As students return to the school grounds for the 2021-22 school year, discussions on the state of Texas history curriculum and critical race theory continue at the state level.
According to reports from the U.S. Today Network, House Rule 3979 was signed into law after the state legislature in May, limiting teachers’ ability to discuss a variety of topics in social studies and history courses, including race and current events.
Under a draft law to be enacted next month, teachers are not required to “discuss current events or widely – and public policy or social issues.” When those topics are raised, “teachers try to investigate such issues as much as possible without giving any appreciation to anyone.”
The law also prohibits school officials, including teachers and administrators, from participating in some of the following concepts.
– “One race or gender is inherently superior to another race or gender;”
– “An individual is racially, sexually or oppressive, knowingly or unknowingly because of his or her race”
– “An individual is responsible for the actions of other members of the same race or gender in the past because of his or her race or gender;”
– “Every person should feel comfortable, guilty, anxious, or otherwise affected by race or gender;”
– “Meritocracy or hard work are racist or sexual, or they are created by members of one race to oppress members of another race.”
Amarilo Independent School District officials, as well as Canyon ISD and River Road ISD, have all told Amarillo Globe-News that teachers should teach the Texas Basic Knowledge and Skills (TEKS) curriculum from the state. Critical race theory is not part of that curriculum for social studies.
“The state tells us what to teach. The State Board of Education clearly outlines what to teach, ”said Richard Kelly, Riverside ISD Supervisor. We really don’t have the time or the energy or, of course, the desire, just enough to teach us to go beyond that. If it’s in those TEKS, we will teach it, because the state expects us to teach it. If not in those TEKS, we are not teaching. ”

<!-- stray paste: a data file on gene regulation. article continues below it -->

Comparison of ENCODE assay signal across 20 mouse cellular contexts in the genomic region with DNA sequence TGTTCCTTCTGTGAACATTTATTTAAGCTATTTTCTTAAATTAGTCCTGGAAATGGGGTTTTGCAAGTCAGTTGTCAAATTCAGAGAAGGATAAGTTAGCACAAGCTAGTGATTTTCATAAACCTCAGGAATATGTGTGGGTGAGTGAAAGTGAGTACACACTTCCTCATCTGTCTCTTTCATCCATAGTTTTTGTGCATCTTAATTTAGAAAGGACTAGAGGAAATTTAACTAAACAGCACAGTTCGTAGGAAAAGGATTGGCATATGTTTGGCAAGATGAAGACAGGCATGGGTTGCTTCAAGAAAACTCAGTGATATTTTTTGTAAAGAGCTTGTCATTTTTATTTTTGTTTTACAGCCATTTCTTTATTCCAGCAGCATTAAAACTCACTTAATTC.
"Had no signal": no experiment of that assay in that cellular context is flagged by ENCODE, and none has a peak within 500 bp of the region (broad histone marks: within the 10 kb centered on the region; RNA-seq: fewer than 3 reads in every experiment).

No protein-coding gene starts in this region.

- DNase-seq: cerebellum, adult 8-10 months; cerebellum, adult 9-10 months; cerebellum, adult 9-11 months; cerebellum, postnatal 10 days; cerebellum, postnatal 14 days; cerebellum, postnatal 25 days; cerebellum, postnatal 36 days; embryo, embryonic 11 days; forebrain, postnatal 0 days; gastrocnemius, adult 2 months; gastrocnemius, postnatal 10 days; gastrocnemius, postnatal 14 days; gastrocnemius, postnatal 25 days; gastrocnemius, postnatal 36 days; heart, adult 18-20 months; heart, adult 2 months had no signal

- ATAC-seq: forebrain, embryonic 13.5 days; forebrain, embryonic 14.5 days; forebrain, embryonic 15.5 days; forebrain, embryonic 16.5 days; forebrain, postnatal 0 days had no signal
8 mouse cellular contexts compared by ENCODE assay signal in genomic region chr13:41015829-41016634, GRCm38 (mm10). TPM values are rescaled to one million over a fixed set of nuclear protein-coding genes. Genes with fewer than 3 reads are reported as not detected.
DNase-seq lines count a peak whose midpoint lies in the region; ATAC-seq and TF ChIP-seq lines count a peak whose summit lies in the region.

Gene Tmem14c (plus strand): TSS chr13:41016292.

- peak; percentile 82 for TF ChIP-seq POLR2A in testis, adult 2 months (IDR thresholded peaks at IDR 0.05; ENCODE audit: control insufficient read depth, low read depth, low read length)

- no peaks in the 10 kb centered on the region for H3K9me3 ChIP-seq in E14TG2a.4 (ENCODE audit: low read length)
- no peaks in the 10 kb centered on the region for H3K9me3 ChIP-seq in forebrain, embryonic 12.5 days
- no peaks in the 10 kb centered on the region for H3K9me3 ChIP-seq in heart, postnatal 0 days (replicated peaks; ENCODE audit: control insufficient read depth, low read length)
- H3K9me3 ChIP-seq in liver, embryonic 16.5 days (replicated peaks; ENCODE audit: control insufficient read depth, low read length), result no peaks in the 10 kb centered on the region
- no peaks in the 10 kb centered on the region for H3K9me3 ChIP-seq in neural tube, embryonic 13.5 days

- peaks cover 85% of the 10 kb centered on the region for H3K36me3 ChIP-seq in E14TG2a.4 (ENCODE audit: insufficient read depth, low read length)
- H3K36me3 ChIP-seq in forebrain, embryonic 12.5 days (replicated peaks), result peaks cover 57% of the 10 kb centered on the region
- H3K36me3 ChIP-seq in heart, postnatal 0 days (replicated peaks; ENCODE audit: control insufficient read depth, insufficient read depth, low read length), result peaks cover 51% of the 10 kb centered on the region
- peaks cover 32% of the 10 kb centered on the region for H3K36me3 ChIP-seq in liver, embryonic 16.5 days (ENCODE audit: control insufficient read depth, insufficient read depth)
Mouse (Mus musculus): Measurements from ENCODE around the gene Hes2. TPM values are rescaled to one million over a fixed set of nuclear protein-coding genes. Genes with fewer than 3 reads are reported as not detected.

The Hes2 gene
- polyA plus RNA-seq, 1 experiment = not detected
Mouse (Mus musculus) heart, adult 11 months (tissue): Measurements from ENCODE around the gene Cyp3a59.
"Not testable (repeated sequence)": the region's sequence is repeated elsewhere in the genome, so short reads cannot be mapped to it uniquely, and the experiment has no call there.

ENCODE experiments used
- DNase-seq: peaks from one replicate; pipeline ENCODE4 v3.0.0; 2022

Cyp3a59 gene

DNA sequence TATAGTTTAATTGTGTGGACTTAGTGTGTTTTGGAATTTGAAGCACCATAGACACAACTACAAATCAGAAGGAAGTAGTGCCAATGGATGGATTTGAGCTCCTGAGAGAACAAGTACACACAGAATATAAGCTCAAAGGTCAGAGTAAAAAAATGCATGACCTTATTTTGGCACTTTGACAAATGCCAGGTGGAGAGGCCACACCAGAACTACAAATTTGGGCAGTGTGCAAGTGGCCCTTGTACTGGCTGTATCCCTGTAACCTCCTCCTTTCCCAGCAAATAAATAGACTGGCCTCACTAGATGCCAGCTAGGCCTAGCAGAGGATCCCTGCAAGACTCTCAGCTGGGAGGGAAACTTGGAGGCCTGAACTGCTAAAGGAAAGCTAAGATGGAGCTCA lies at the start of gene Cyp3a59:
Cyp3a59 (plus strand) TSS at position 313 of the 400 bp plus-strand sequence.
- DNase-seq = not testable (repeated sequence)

Cone Racial Theory is not part of TEKS, and Cameron Rosser, Canyon ISD Assistant Superintendent of Curriculum, said the theory is not given or encouraged in the district.
“We will continue to teach that everything we have taught in the past was part of the standard,” says Roser. We will always continue to teach. We do not teach what is not in the standards. ”
Amarillo ISD Deputy Superintendent Kevin Phillips said he has received training support from the district with some of the concerns about some of the resources used in English, language arts and social studies. Whenever a parent raised a concern, Phillips said the district would take action.
Like other school districts in the region, it is expected that Amarillo ISD teachers will teach TEKS. Phillips said the district has resources to teach certain TEKS collections.
But the final decision as to what resources to use is up to each teacher, Phillips.
“Finally, when that time comes, we will let our teachers choose the resources they will use to teach a specific TEK. If a parent is worried, we will send those parents back to the principal and their teacher on campus. ” They can, of course, reach out to us (at our district level). I’ll tell you who contacted us last month or so, we met with the campus principal and their teacher. That’s the decent thing to do, and it should end there. Those decisions are made at the level of the teachers, and we believe that this is the right step for him to do.
In the experience, Phillips’ parents expressed concern about some aspects of the curriculum. Recently, however, that discussion has intensified. The district asked teachers to think carefully about what resources to use and to find the right way to teach Tickets.
“Perhaps (the discussions) have been very repetitive in the last six months or less, because of the very ideological and spiritual perspectives that people have on one side or another on a particular social or political issue. ), Or the current state of affairs in the world. ”
If parents have any concerns about the curriculum, Roser encourages the student to call the teacher first and visit. If concerns persist, encourage them to talk to the principal, then talk to district administrators.
“We encourage parents to start at a level that they can understand very quickly, and it’s really important to start with that teacher and have a conversation with them,” Rogers said. Talk to them and share your thoughts and feelings, build that relationship.
According to reports in the USA today, Texas lawmakers are seeking to expand House Bill 3979 by the first result in Senate Bill Three. The Texas Senate approved the bill because of a lack of a quorum.